Months before my first trip to Tanzania, while I was consulting in San Francisco and before Epic Change had ever been imagined, I went to see a live performance of Doubt at a local theatre. It’s one of those plays that requires something of its audience, gives no answers, leaves only questions. So, craving conversation, my friend (and now co-founder) Sanjay and I went to Citizen Cake, because there’s no better place, IMHO, to have thoughtful discussions than over dessert ;)
After a couple of hours of talking it through, we left and as we walked to our car we ran into a homeless African-American man who looked to be in his 60s. It was bitterly cold that night in San Francisco – and he had no shoes. We’d find out later that they had been stolen as he slept at a shelter the night before. He asked for our help. We offered to meet him at a WalGreen’s a block away, and both headed separately in that direction – but the store was closed. We then offered him bus fare to meet us at another drugstore in Union Square. He said he was freezing, and raised his shirt to bare his body so we could scan for weapons, I suppose, as he said something along the lines of “I’m just an old man. I’m not gonna hurt you. Just take me with you.” I was shocked when Sanjay, who’s normally both practical and careful, replied “get in the car.” He did.
As we started to drive, he began to make small talk. It seemed clear that no one had listened to him, or engaged him in casual conversation in some time. At one point he said, “Can I ask you a question?”
“Yes,” I replied.
“Do you think Michael Jackson was guilty?” Another random topic to spur on our “normal” conversation.
“I don’t know. I just don’t know.” I responded then asked, “Can I ask you a question?”
It was no longer small talk. There was a man in the back of my car, I’d invited him to tell me his story, and it would change me forever.
He’d been a bicycle courier for decades and had been replaced by someone younger, faster. He looked for another job, but his age and experience left him unemployed for months. He lost his apartment. Rather than embarrass himself and burden his family, he chose to live on the streets. “It’s not easy,” he said, “to apply for jobs when you have no clean clothes, no address for the application, no place to bathe. I don’t smell good.” He didn’t.
We got to Union Square, left him warm in the car, and went into the drugstore. We got blankets, a fleece jacket, thick socks, slippers, anything we could find that looked warm, and went back to the car.
As we unpacked the bag and passed it to him in the backseat, he started to put everything on. Then he started to cry.
I did too.
We asked where he needed to go. He directed us a few blocks away, where he said he’d sleep at a shelter if he could get in. We pulled over and, as he got out of the car, Sanjay gave him $20 and I offered him my business card. I told him to call me, that I could help him with clothes, a place to bathe, his resume. He refused to take it, saying, “you’ve done too much already,” and he disappeared around the corner.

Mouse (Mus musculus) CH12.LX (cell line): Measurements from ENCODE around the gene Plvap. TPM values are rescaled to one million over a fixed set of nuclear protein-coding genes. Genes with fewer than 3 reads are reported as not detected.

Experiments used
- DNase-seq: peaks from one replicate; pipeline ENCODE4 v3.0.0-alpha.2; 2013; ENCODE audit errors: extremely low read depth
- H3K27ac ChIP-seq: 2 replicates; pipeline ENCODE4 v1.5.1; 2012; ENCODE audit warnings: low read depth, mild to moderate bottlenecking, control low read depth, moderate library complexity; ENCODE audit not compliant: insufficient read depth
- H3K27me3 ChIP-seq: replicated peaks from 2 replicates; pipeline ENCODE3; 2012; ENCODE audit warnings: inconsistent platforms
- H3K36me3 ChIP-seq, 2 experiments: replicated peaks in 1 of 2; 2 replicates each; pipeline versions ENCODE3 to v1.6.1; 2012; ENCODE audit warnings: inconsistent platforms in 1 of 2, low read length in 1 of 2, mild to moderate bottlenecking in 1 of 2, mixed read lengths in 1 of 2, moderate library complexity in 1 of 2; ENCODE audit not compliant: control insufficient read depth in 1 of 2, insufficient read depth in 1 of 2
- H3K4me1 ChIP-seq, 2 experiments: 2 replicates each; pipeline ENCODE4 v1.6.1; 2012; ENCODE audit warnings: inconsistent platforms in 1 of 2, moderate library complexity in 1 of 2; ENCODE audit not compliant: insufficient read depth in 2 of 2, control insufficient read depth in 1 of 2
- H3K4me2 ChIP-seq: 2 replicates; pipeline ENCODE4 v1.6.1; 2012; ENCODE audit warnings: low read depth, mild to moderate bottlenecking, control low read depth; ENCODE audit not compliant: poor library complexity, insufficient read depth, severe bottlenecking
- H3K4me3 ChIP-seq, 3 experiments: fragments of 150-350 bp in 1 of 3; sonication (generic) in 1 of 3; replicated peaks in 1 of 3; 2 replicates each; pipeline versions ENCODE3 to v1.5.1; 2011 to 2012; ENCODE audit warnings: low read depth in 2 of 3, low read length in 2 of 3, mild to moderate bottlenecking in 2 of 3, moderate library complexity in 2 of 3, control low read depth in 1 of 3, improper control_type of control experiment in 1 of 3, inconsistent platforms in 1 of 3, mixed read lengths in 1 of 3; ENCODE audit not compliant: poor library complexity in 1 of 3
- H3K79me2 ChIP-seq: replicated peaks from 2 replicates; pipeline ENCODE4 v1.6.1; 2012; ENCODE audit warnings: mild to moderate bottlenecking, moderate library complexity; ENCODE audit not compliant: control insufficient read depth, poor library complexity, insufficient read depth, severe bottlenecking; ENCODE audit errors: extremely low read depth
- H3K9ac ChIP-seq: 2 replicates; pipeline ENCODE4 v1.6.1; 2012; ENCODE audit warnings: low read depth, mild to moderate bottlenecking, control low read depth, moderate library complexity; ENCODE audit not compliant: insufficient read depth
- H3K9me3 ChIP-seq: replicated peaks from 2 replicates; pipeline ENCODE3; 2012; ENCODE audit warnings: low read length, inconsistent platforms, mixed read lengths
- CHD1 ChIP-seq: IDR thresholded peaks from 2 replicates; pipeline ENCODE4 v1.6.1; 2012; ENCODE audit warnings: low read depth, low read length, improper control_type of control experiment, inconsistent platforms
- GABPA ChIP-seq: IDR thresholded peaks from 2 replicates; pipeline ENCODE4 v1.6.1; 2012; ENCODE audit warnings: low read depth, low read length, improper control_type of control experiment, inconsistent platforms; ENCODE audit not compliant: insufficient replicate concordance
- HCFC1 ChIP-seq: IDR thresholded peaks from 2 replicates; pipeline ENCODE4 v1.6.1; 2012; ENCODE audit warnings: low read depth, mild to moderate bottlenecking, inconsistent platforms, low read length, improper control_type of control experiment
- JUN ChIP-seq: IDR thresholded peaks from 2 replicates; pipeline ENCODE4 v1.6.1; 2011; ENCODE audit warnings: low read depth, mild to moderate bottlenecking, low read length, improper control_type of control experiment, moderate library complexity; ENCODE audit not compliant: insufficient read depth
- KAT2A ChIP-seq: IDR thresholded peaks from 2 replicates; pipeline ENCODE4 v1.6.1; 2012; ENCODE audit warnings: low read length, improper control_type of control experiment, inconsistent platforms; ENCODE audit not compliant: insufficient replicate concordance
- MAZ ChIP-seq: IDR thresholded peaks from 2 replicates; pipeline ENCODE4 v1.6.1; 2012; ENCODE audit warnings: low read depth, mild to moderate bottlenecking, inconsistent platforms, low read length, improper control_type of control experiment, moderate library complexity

It will not surprise those who know me well that I do not easily take no for an answer. A block later, I got out of the car, walked back around the corner, where I found him, on the ground, crying. He stood up, and this time he took my card. I hugged him and said, believing with all my heart that it would be so, “you’re going to be okay.”
That night, Sanjay and I stayed up all night thinking about how different the world would be if all giving were that intimate. We wondered whether that man hadn’t just given us the most precious asset he had to offer in telling us the story of his life, and whether our small gifts were an act of charity, as it might seem on the surface, or an attempt at fair compensation for for the generosity he’d shown in sharing himself with us. We talked about organizations and tools we could build to help people share their stories so that potential funders could connect to them – directly.
He’s never called, though my number hasn’t changed since I passed him my card. I’m not sure how the story unfolded for him after that night, and I’m still sad that I don’t remember his name.
But here’s what I do know: the hopeful seed that would become Epic Change was planted that night.
And I wish he knew.
This week the fabulous Allison Fine reached out with a few questions to help with research she’s doing for a forthcoming book she’s writing with social media/social change pioneer Beth Kanter. Her question, “What brought you to “storytelling” as an avenue for social change?” led me to finally write down for the first time this story of the birth of Epic Change. Many people think my meeting with Mama Lucy inspired the genesis of Epic Change. She was, indeed, the proximate cause – but the desire to share individual stories to create change was born one cold night in San Francisco months before we’d ever met.
Allison asked a few other great questions in her email interview, so I’ll share more of my answers later this week…
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